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Thinking of virtual GC work? Understand your coverage needs
Outsourcing services that fall outside a company’s core expertise (consider for example executive recruiting or IT services) allows the company to access expert work product on an as-needed basis. Outsourcing means not having to pay a full-time salary to an expert who is needed less than full-time, and not having to pay the full cost of the training, equipment, and other overhead expenses of that expert. The adoption of an outsourcing approach to legal services is a natural and inevitable development in business today.
For small companies, legal work has always been outsourced, with a lawyer’s help sought in response to infrequent events: incorporation, real estate purchases, the negotiation of important contracts, and the resolution of disputes. Even large corporations with in-house legal departments outsource specialized legal work.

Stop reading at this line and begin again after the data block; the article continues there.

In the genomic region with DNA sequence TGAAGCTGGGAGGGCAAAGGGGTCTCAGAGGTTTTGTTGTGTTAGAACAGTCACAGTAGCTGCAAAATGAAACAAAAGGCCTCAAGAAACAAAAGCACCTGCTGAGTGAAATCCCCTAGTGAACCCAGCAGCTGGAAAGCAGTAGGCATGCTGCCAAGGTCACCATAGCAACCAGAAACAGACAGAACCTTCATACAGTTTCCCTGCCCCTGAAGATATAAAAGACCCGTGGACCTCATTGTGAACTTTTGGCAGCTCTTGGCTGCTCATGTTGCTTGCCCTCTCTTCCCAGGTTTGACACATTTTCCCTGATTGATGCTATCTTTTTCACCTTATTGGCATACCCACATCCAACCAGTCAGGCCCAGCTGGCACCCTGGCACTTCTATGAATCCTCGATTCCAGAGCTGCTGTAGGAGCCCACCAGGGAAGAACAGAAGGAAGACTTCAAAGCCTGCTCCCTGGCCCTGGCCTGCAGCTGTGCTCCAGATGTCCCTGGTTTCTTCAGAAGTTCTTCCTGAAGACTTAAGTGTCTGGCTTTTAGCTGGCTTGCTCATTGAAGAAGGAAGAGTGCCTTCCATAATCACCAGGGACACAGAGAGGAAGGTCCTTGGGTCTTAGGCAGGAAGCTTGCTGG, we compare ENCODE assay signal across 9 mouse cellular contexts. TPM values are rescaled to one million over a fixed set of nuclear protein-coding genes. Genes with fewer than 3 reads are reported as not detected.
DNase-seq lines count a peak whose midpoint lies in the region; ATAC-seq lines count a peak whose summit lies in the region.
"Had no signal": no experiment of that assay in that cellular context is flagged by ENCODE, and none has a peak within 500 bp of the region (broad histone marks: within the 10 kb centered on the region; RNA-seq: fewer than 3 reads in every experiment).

These arrangements have worked well (and will likely endure) for businesses at either end of the size spectrum. But some companies are neither large enough to justify a full-time in-house lawyer nor small enough to manage with only occasional legal help. A new category of providers, some of whom describe their services as those of “virtual general counsel,” has emerged to meet the needs of these organizations.
Virtual general counsel
Virtual GC providers appear in multiple forms: as sole practitioners, as members of traditional firms, as firms specifically created to offer virtual GC services, and as members of multidisciplinary service companies (for example, companies that also offer accounting or tax services).